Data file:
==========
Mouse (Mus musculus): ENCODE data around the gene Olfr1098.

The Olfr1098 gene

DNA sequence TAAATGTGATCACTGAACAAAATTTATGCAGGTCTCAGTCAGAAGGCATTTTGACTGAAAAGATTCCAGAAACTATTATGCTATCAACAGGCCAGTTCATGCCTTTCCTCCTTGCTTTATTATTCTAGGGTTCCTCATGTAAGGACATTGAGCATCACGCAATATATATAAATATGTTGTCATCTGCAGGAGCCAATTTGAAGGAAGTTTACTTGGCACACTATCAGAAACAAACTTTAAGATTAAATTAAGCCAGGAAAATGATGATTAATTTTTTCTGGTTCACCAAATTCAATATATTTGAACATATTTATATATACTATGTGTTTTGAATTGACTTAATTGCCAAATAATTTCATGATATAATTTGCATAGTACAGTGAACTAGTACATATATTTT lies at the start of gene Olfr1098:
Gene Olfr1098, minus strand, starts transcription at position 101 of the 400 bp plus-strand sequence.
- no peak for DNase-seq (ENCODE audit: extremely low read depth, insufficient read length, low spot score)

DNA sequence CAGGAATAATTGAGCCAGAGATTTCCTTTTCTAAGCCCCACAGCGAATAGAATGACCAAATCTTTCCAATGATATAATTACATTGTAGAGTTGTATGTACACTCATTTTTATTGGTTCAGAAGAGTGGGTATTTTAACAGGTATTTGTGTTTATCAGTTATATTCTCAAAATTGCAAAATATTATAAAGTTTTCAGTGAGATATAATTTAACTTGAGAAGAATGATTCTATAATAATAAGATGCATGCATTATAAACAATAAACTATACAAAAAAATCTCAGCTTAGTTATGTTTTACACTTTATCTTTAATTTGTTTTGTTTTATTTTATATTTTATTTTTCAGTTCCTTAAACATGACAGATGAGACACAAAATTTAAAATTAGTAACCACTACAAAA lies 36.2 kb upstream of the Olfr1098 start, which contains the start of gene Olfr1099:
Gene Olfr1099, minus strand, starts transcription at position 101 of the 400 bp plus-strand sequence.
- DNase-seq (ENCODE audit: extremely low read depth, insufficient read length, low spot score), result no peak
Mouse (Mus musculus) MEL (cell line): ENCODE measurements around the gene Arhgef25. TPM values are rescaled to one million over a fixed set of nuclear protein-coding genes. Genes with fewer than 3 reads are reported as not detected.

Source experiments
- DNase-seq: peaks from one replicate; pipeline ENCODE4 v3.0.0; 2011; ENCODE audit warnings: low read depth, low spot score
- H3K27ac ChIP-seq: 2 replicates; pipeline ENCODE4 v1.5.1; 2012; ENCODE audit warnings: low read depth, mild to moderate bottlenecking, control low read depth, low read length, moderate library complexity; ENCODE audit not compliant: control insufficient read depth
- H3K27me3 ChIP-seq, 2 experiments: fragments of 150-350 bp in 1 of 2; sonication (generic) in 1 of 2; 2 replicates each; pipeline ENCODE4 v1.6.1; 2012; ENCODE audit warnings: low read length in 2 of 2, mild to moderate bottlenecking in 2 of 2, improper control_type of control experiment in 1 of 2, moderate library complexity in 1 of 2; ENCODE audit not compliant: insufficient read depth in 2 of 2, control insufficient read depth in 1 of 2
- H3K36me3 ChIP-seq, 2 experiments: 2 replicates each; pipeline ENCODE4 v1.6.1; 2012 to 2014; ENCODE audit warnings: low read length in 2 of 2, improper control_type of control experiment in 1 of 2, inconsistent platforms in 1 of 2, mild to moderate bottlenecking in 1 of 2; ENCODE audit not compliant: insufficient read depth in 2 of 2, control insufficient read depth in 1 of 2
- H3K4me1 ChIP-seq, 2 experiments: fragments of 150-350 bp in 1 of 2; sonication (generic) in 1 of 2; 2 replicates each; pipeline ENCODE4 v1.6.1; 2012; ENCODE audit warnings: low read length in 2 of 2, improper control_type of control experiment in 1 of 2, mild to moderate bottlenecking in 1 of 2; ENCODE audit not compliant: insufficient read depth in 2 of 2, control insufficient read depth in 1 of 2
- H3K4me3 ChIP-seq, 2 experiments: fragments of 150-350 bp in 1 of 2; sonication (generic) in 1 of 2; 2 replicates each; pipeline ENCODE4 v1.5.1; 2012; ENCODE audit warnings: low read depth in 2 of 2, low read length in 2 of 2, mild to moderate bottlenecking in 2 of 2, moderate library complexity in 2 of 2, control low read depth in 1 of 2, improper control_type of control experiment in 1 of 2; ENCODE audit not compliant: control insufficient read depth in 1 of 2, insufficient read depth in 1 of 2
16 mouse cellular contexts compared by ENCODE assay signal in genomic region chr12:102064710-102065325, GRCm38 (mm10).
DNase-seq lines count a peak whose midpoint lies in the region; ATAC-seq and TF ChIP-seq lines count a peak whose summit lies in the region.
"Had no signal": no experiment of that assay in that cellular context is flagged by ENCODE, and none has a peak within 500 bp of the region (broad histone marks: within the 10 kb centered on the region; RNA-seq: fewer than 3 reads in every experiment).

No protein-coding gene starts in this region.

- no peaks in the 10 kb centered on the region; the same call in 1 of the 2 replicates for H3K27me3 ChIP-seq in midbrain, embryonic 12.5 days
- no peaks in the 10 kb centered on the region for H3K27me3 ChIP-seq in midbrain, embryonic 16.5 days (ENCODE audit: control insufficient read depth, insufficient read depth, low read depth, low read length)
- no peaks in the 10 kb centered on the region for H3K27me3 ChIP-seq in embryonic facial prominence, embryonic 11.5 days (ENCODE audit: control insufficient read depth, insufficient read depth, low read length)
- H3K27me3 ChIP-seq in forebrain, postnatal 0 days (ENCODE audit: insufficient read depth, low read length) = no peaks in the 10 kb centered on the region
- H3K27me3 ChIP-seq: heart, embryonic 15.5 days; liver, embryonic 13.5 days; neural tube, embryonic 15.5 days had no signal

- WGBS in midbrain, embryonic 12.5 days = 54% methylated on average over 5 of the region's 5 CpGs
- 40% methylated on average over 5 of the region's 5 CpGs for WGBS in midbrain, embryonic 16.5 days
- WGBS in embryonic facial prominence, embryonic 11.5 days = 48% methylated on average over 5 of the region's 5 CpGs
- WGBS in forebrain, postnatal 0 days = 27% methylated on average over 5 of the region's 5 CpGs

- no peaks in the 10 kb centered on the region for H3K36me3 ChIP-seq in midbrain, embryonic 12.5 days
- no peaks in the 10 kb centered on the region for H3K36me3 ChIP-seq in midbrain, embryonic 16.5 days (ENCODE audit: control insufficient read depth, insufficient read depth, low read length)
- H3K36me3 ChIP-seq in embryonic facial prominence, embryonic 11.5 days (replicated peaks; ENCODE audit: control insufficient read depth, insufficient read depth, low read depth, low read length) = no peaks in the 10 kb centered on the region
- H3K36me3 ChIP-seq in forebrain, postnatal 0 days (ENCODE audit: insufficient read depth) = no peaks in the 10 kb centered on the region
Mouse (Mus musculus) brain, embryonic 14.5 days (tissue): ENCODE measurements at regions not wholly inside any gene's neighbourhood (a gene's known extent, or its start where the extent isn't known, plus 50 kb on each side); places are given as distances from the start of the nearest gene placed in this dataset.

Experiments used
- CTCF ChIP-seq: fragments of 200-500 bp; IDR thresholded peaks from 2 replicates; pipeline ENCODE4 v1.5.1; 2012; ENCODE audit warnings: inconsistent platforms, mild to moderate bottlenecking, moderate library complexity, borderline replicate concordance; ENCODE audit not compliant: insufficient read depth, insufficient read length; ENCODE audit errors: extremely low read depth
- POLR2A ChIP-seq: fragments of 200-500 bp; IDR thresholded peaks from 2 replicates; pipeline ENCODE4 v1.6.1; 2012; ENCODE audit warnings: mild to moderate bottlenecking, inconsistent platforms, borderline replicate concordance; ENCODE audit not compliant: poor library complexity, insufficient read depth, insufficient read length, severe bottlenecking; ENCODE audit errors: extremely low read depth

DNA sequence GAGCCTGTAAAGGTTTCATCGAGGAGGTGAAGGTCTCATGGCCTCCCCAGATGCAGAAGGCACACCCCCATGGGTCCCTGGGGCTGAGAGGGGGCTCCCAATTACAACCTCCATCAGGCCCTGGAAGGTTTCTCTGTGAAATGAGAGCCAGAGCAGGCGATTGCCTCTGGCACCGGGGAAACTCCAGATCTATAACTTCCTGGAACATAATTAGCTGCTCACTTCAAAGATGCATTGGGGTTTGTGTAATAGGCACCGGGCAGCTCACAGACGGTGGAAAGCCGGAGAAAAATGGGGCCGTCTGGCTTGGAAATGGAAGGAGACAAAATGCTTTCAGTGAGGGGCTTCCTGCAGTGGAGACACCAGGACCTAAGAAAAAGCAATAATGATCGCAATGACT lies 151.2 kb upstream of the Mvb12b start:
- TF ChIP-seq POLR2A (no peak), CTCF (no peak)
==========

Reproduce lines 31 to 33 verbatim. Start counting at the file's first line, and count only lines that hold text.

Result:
- no peaks in the 10 kb centered on the region for H3K36me3 ChIP-seq in midbrain, embryonic 16.5 days (ENCODE audit: control insufficient read depth, insufficient read depth, low read length)
- H3K36me3 ChIP-seq in embryonic facial prominence, embryonic 11.5 days (replicated peaks; ENCODE audit: control insufficient read depth, insufficient read depth, low read depth, low read length) = no peaks in the 10 kb centered on the region
- H3K36me3 ChIP-seq in forebrain, postnatal 0 days (ENCODE audit: insufficient read depth) = no peaks in the 10 kb centered on the region